The daughter a Hanoverian Prince, she was Princess Frederica of Hanover, Great Britain and Ireland before marrying Prince Paul, the Crown Prince of Greece in 1938. They became the King and Queen of Greece in 1947. In its cover story, TIME reports on Queen Frederika’s preparations for her first visit to the United States. Determined to dress for the occasion, Frederika had turned to the famous Paris dressmaker Jean Desses, who was born in Egypt to Greek parents. According to TIME, Desses told Frederika to dress simple and “be like every American girl”. He designed her entire wardrobe. She ended up stealing the American spotlight with her dazzling jewels and flowing satin gowns.
8. Stavros Niarchos (Aug. 6, 1956)
Stavros Niarchos, born to Greek American parents in Athens in 1909, grew up to become the owner of the largest private tanker fleet and one of Greece’s most famous shipping magnates. TIME tells the story of Niarchos from the deck of his 190-ft, three-masted schooner Creole – the world’s biggest privately owned sailing vessel. With French impressionist paintings decorating the walls of the ship’s dinning room, the Creole was lent by Niarchos to a British crew in the 1956 race between Torbay in the UK and Lisbon in Portugal in July 1956. Some 20 vessels took part in the race – the first Tall Ships’ Race. It was a race of the world’s largest sailing ships organized by Bernard Morgan, a London lawyer.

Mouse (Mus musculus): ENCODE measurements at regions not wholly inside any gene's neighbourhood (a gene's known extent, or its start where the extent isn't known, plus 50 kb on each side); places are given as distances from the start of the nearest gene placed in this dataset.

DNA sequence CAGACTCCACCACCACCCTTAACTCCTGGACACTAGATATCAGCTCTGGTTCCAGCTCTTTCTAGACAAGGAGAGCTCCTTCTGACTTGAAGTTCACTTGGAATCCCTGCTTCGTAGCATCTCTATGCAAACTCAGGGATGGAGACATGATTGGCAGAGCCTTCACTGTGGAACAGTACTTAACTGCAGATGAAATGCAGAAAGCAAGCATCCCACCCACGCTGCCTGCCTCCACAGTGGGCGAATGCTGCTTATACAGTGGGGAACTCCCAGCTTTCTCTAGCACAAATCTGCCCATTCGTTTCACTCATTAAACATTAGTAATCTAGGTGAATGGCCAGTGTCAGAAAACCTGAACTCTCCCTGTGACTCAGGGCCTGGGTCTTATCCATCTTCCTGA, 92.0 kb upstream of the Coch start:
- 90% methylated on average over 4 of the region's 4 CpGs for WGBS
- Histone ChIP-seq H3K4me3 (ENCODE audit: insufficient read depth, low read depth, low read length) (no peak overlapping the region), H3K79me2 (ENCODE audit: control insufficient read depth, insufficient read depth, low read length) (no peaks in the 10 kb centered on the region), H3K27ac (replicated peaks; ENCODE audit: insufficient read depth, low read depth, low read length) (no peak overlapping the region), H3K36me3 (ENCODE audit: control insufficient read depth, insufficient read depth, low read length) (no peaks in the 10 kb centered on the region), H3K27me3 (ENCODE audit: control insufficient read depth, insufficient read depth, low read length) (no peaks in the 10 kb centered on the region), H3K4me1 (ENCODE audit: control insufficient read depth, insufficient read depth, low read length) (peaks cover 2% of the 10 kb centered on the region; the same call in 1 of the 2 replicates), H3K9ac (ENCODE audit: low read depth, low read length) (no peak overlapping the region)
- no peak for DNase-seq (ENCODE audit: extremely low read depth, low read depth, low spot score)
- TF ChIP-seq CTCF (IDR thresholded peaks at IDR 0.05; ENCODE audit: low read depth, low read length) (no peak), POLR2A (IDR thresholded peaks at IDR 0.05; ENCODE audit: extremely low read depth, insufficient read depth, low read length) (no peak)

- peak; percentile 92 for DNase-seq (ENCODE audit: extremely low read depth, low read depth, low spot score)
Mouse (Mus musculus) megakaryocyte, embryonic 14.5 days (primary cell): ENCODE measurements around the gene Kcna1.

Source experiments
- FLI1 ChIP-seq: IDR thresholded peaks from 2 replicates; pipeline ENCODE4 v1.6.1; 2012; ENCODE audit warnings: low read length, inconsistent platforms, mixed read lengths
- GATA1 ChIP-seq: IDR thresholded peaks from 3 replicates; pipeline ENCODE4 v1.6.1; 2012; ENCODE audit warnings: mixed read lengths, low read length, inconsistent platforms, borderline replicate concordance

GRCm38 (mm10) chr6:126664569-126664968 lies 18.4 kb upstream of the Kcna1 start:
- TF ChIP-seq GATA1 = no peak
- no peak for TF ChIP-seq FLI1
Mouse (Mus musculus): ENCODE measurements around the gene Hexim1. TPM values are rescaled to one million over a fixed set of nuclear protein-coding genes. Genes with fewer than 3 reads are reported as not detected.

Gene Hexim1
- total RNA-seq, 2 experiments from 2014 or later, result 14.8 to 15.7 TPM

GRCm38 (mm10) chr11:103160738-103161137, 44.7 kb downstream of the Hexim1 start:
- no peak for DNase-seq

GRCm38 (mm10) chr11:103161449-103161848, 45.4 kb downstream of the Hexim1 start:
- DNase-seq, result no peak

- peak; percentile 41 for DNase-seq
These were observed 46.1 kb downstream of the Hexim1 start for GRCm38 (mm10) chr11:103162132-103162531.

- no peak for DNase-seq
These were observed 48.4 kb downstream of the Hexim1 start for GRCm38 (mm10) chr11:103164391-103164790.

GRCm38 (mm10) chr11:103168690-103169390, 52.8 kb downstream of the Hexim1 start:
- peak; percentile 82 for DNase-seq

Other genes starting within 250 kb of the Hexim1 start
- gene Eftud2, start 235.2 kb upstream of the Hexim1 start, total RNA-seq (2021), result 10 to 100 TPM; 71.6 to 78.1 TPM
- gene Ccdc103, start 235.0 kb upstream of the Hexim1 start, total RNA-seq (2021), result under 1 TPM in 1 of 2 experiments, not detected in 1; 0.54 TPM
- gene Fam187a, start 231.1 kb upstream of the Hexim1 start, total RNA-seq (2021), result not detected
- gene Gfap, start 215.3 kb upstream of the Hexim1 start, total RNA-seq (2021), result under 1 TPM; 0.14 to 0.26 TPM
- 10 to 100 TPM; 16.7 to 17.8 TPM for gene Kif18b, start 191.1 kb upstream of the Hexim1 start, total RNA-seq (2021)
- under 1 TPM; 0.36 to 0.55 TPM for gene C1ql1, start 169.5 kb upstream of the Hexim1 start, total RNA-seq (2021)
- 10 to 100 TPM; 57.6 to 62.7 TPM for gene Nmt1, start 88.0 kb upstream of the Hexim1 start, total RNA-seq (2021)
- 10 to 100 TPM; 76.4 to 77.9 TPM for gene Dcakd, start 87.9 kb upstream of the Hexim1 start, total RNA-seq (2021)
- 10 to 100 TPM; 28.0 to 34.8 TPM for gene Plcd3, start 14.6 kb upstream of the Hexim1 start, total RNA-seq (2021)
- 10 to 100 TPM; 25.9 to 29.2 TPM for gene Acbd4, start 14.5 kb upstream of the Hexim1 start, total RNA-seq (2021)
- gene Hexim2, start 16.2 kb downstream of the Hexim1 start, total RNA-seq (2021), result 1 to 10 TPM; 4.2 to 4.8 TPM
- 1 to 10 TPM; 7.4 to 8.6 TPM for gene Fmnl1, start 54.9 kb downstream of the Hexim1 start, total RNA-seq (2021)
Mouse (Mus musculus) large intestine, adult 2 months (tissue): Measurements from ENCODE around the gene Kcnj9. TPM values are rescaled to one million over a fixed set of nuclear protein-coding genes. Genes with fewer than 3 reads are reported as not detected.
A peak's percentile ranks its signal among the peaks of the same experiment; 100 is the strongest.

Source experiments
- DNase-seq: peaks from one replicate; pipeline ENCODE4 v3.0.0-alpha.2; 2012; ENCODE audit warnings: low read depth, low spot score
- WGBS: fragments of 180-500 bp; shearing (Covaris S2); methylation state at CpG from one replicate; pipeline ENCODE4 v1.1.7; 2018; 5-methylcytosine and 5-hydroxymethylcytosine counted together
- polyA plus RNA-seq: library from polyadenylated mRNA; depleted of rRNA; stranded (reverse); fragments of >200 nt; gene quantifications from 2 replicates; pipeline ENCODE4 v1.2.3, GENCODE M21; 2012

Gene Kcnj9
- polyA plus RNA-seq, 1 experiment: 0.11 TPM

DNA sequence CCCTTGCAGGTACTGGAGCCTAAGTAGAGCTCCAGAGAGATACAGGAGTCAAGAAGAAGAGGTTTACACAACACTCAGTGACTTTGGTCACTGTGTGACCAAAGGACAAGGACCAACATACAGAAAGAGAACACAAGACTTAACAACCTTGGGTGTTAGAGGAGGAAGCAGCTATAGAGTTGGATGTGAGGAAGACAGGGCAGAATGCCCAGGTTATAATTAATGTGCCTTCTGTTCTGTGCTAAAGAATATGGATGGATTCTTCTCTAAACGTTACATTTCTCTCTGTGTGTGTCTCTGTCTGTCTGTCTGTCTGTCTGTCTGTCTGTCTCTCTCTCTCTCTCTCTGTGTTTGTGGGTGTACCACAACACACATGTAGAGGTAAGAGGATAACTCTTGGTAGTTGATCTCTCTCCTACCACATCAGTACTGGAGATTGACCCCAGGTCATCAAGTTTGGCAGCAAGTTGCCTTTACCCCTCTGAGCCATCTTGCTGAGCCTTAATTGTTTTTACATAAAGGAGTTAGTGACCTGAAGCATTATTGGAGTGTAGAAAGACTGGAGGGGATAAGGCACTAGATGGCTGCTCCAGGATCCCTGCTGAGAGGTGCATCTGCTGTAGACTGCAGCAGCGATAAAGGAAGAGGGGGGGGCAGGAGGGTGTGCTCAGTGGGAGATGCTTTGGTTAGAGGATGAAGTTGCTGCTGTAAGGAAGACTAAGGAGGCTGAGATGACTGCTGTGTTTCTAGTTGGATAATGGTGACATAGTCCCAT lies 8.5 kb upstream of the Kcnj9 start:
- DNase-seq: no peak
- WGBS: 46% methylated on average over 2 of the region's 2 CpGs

9. Maria Callas (Oct. 29, 1956)
Greek American Maria Callas, one of the most renowned opera singers of the 20th century, graced the cover of TIME after her arrival in the United States to perform at the New York Metropolitan Opera (the “Met”). Callas opened the Met’s 72nd season with a lead performance in Norma. The magazine described her as a “prima donna” and opera’s “indispensable lady, an unearthly creature who fed on acclaim, dressed in kudos and walked a path strewn with money, jewels and lovers.” TIME also focused on Callas’ difficult relationship with her mother and some unpleasant exchanges between the two.
10. King Constantine (Apr. 28, 1967)
King Constantine II was described as Greece’s “Besieged King” in this TIME cover story, which reported on the dramatic events of the country’s Generals’ Coup of April 21, 1967. Under the pretext of combating communist subversion, right-wing army offices led by Brigadier General Stylianos Pattakos and Colonels George Papadopoulos and Nikolaos Makarezos seized power. They used a strategy of surprise and confusion to take control of Athens. There was little King Constantine could do as tanks circled his palace. He swore in the dictators as the legitimate government of Greece and decided to cooperate. Many years later, Constantine revealed he had cooperated in order to buy time to organize a counter-coup and oust the Junta – something which he never did. Constantine was the sixth and last monarch of the Greek Royal Family.